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From a genealogical perspective, among all pre-1914 Polish-Jewish vital records, the marriage registers hold special significance. They typically offer a wealth of information about the newlyweds and their families, while also serving as a valuable roadmap to further resources.


Central Poland being, up to 1914, a part of the Russian Empire, the records are all handwritten in Russian, some of them in such a manner that even a native Russian speaker will find it challenging to decipher them. But, again, their importance is such that they are well worth investing in hiring a person who can translate them into English.


Let’s take, for example, the 1894 Rypin Jewish vital records register, which is to be found on the Internet site of the Polish Genealogical Society (PTG) ( which also hosts sets of Jewish vital records from numerous smaller localities in Poland (the original records are kept at the Włocławek Branch of the Polish State Archives in Toruń, file 71/406/0). As regards Rypin, a town in north-central Poland, about 50 km east of Toruń, the site has Jewish vital records from 1826 until 1911 with some gaps here and there and the corresponding "Alegata" (Attachments) file. And here is the first marriage registration of 1894. Please note that all the dates are, of course, according to the Julian calendar. (The translated text comes in bold font; the rest are my comments.)
































Pre-1914 Jewish Marriage Records from Central Poland

It happened in the town of Rypin on January 7, 1894 [this is not the marriage date but the date when the announcement of the marriage was made to the registrar]. It was announced [here comes a rather long paragraph providing the names and the whereabouts of two witnesses which I omit here] that on  January 4 of this year in the town of Rypin a religious marriage ceremony took place between Abram Jakow Joskowicz, merchant, bachelor, 18 years of age, son of Moszek Wolf and Liba Chana nee Winer Joskowicz, permanent residents of the town of Pabianice in the Piotrkow Gubernia and Maria Braun, unmarried, 17 years of age, daughter of Wigdor and Roza nee Pozner, residents of Rypin.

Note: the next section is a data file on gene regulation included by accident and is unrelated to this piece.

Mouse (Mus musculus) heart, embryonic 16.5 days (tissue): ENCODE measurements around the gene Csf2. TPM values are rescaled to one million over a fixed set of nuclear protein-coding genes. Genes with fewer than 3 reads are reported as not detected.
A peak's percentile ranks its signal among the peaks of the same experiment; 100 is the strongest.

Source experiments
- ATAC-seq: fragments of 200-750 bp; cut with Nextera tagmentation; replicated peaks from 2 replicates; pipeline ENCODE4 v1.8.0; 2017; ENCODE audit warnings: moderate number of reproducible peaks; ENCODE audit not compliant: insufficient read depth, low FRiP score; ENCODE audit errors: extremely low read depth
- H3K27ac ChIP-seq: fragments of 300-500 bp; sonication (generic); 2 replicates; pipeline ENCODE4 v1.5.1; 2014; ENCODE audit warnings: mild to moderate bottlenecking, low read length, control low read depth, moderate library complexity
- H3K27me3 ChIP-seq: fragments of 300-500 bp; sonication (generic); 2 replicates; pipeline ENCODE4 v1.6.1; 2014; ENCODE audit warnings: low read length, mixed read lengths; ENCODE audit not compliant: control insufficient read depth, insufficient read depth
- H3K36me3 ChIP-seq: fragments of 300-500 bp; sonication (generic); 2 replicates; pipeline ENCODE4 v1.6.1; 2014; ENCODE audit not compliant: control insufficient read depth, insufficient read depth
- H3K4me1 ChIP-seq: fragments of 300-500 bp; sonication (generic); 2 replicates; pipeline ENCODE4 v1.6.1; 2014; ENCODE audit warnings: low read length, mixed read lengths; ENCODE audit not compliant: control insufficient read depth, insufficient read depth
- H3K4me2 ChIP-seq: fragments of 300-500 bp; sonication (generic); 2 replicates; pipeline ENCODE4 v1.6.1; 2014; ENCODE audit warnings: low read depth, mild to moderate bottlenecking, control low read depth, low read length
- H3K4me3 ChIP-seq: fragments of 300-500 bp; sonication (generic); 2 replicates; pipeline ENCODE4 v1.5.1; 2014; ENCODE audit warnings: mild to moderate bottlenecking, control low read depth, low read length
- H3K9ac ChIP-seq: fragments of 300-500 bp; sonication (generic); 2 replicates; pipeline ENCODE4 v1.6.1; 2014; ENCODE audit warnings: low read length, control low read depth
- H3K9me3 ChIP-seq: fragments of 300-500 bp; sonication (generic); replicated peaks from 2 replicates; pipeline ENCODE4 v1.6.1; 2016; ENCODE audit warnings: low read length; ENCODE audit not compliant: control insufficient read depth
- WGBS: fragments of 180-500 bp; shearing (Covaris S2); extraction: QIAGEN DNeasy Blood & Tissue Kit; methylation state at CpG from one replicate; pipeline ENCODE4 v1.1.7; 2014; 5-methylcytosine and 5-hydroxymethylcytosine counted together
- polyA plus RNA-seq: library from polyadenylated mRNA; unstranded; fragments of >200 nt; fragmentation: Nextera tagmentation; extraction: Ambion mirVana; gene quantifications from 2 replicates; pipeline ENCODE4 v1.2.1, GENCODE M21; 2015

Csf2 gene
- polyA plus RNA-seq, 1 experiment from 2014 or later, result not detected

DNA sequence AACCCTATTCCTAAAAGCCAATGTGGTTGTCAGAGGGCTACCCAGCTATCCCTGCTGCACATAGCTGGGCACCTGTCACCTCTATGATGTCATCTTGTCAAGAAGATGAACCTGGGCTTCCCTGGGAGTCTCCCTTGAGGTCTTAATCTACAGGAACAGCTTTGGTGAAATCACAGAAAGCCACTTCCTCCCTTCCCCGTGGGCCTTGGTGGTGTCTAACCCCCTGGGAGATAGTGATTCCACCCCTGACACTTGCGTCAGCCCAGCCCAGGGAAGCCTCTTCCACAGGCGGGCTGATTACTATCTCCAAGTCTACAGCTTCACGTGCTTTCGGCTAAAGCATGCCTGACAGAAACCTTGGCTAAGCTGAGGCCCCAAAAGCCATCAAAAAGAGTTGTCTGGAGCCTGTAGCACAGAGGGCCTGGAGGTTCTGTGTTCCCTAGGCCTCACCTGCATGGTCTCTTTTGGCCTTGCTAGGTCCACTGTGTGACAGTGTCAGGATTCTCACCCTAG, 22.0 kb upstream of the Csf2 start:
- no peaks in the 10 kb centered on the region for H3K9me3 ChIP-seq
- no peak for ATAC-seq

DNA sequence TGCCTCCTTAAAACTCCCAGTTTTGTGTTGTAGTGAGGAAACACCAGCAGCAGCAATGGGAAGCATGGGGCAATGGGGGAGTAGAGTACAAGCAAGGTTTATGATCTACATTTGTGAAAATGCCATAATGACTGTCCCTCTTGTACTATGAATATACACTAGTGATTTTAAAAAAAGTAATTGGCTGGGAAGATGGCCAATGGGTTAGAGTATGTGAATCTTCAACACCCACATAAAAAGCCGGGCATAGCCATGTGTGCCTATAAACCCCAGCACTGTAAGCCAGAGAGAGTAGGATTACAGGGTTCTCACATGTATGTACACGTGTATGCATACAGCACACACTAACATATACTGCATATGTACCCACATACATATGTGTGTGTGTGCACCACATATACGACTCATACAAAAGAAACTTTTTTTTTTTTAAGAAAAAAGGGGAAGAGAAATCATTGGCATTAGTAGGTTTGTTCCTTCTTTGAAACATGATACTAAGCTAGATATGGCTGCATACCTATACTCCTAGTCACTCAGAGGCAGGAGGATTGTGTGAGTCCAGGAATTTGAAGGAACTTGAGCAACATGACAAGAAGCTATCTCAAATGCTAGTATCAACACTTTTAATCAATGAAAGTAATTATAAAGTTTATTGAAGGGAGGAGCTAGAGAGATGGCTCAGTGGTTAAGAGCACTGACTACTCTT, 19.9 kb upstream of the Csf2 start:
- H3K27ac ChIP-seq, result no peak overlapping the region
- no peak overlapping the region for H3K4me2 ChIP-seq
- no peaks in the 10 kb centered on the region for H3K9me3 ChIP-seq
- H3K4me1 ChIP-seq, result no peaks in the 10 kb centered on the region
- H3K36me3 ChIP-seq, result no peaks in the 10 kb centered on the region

The marriage was preceded by three announcements in the Pabianice Synagogue on 20 and 27 November and also on 4 December last year and in the Rypin Synagogue on 4, 11 and 18 December of the same year [i.e. 1893].


The religious ceremony was performed by the Rypin Rabbi Hersz Lurie.


The newlyweds announced that they had signed a prenuptial agreement in the office of the Rypin notary Anton Gralewski on 4 January of this year under number 12.


The parents of the newlyweds verbally granted their permission before the ceremony.


After being read, this document was signed by all the present persons [And here come five signatures: the rabbi, the newlyweds and the two witnesses.]

1894 register.jpg

The 1894 Rypin register of Jewish births, marriages and deaths. Registration of marriages starts on page 35 of the register (Source: PTG).

MC Joskowicz Braun.jpg